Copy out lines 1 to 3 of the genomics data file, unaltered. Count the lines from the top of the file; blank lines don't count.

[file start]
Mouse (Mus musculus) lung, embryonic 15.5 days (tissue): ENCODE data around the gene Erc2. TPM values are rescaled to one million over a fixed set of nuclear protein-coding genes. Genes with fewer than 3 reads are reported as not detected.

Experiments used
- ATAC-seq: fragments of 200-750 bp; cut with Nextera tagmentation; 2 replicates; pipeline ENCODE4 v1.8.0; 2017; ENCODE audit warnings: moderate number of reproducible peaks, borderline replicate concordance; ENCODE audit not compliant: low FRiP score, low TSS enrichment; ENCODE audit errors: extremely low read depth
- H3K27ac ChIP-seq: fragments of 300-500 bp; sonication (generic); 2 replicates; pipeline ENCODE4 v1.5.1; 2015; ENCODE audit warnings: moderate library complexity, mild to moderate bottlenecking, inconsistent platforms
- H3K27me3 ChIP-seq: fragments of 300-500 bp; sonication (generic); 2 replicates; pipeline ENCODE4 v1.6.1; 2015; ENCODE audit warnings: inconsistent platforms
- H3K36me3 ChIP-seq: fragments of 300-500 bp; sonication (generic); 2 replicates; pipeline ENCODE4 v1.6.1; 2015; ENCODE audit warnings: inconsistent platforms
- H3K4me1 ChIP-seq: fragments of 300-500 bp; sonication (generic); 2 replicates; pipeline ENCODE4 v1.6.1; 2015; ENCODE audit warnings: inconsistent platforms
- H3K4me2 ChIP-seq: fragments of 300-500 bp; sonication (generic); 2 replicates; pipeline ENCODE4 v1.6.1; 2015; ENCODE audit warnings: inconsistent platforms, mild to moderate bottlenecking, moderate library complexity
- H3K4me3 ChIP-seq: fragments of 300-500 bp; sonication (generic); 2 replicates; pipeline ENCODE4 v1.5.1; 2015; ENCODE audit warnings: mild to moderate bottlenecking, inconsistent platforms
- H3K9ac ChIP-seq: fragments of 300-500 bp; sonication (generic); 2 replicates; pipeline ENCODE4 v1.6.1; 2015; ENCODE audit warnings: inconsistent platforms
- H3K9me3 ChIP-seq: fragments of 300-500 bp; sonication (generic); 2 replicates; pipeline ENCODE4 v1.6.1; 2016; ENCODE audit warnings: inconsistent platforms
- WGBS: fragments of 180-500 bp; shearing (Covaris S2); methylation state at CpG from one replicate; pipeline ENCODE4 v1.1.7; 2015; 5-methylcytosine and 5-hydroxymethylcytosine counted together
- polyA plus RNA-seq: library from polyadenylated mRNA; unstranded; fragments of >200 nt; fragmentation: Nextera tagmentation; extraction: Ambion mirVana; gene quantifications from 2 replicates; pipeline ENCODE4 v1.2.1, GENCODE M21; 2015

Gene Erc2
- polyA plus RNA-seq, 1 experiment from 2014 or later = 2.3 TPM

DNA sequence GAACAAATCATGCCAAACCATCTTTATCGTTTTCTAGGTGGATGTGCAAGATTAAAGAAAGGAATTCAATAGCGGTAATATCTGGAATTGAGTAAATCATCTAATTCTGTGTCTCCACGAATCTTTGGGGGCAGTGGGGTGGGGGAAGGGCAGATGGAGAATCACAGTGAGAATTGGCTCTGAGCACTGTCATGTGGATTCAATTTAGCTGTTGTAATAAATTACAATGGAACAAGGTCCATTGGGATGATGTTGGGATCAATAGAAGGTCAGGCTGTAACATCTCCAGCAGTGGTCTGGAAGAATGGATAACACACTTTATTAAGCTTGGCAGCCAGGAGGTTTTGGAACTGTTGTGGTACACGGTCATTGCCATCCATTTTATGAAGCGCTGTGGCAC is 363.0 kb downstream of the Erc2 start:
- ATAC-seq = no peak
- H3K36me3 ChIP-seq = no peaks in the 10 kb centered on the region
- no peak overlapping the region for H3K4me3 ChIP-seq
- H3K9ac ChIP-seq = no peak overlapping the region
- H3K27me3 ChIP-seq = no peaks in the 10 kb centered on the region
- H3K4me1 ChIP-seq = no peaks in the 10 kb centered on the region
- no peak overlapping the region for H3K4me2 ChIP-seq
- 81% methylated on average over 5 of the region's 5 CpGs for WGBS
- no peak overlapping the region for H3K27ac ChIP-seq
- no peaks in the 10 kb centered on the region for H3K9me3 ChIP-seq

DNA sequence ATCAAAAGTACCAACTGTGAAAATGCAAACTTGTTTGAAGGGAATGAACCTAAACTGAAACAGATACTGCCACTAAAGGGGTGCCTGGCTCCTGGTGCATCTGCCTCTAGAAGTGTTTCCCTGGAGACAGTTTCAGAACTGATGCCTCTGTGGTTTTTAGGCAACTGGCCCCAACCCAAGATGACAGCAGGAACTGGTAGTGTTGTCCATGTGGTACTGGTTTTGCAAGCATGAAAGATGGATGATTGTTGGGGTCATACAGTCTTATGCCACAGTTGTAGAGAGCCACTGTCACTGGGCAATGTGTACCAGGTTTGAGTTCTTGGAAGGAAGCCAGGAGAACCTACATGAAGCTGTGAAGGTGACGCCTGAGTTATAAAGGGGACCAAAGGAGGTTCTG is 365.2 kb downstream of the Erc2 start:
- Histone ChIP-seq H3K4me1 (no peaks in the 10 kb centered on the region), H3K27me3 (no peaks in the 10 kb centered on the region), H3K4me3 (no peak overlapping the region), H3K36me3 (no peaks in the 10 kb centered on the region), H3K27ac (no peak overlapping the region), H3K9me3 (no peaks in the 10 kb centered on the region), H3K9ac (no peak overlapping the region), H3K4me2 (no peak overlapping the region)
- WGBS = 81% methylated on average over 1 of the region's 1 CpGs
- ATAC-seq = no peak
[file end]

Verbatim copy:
Mouse (Mus musculus) lung, embryonic 15.5 days (tissue): ENCODE data around the gene Erc2. TPM values are rescaled to one million over a fixed set of nuclear protein-coding genes. Genes with fewer than 3 reads are reported as not detected.

Experiments used
- ATAC-seq: fragments of 200-750 bp; cut with Nextera tagmentation; 2 replicates; pipeline ENCODE4 v1.8.0; 2017; ENCODE audit warnings: moderate number of reproducible peaks, borderline replicate concordance; ENCODE audit not compliant: low FRiP score, low TSS enrichment; ENCODE audit errors: extremely low read depth